Polycystic ovary syndrome has health consequences for the whole family

Parents and siblings of women with polycystic ovarian syndrome are more likely than non relatives to develop insulin resistance. The older relatives are, the more likely they are to develop type two diabetes.

Polycystic ovaries affects 4-19% of women of reproductive age. Type 2 diabetes is significantly higher among both the mothers and fathers of women with polycystic ovaries. Both are over twice as likely to be diabetic compared to matched controls.  Type two diabetes is more prevalent in the sisters and brothers of those with polycystic ovaries but was not statistically significant. Fasting insulin levels and insulin resistance were significantly higher in the mothers, fathers and sisters of women with polycystic ovaries.

My comment: Doctors tend to regard polycystic ovaries as a gynaecological condition, but this research indicates that it is a disease of insulin resistance and increased likelihood of type two diabetes in the whole family and does not just affect women, but men in the family as well. 

Yilmaz B et al. Diabetes mellitus and insulin resistance in mothers, fathers, sisters and brothers of women with polycystic ovary syndrome: a systematic review and meta-analysis. Fertil. Steril.2018 June 27 doi:10.1016/j.fertnsert.2018.04.024.PMID:29960703

Exercise games can aid weight loss in overweight children

USA researchers have proven that video games such as Kinect Sports and Just Dance can help overweight children lose weight and improve their cardiovascular risk factors.

Adherence to the programme of one hour three times a week was very high with 94.4 % sticking to the games. 46 families were involved with 23 families in the intervention and control groups.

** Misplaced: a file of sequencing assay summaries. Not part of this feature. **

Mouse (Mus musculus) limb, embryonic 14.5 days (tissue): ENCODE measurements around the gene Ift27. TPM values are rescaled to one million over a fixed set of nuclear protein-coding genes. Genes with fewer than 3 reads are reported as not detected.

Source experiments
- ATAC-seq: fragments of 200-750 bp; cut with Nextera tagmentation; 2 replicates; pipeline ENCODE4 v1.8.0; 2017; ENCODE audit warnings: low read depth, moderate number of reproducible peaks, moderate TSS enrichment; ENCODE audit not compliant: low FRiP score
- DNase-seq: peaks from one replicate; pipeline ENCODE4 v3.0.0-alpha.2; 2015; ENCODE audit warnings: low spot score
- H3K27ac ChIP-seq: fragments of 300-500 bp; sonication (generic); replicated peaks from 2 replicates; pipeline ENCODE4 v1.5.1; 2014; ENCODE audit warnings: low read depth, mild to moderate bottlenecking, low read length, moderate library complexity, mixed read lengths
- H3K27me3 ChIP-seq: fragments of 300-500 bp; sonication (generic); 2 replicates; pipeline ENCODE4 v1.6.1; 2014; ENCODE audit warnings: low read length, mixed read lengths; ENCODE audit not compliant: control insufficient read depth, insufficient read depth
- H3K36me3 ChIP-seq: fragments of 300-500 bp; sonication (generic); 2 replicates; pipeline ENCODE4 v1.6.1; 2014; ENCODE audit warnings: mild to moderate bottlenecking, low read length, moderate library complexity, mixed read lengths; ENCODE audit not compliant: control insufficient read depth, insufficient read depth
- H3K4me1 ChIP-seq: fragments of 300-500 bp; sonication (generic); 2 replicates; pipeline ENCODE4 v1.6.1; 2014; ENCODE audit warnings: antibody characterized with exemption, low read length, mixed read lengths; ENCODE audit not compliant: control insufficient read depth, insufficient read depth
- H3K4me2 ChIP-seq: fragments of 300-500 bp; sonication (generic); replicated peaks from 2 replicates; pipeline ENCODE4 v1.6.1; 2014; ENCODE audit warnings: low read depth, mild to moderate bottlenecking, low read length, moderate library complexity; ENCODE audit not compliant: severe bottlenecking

BMI , blood pressure, total cholesterol and LDL cholesterol all improved in the intervention group.

The study was funded by the AHA.

Natural low carb store: Chocolate cake

 

Ingredients

9 Eggs (medium)
300g Dark Chocolate (minimum 72% cocoa)
150g Inulin Powder
70g Unsweetened Cocoa Powder
30ml Double Cream
1 tsp Vanilla Extract

Method

(makes approx. 18 servings)

Pre-heat the oven to 140°C. Melt the chocolate in a heat proof bowl over hot water (bain-marie) then stir through the double cream. Whilst the chocolate is melting separate the egg yolks and egg whites into two bowls. Whip the whites to form soft peaks. Combine the egg yolks with the inulin very gently (do not mix). Add the melted chocolate mixture to the egg yolks then sift in the cocoa powder and add the vanilla and combine together. Fold in the egg whites. Pour into a large round spring form cake tin (buttered if non-stick or lined if not) and place in the oven for 40 minutes. Remove and allow to cool so the cake comes away from the sides of the tin slightly. Serve with berries and a dollop of cream!

Treating hypos post sugar tax

Lucozade just isn’t what it used to be. With the sugar tax affecting the diabetics favourite emergency beverage the Independent Diabetes Trust have compiled a list of substitutes that you may wish to use.

For shear portability and cuteness Emma and I are great fans of Jelly Babies but you may have your own.

 

5-7 Dextrosol

4-5 Glucotabs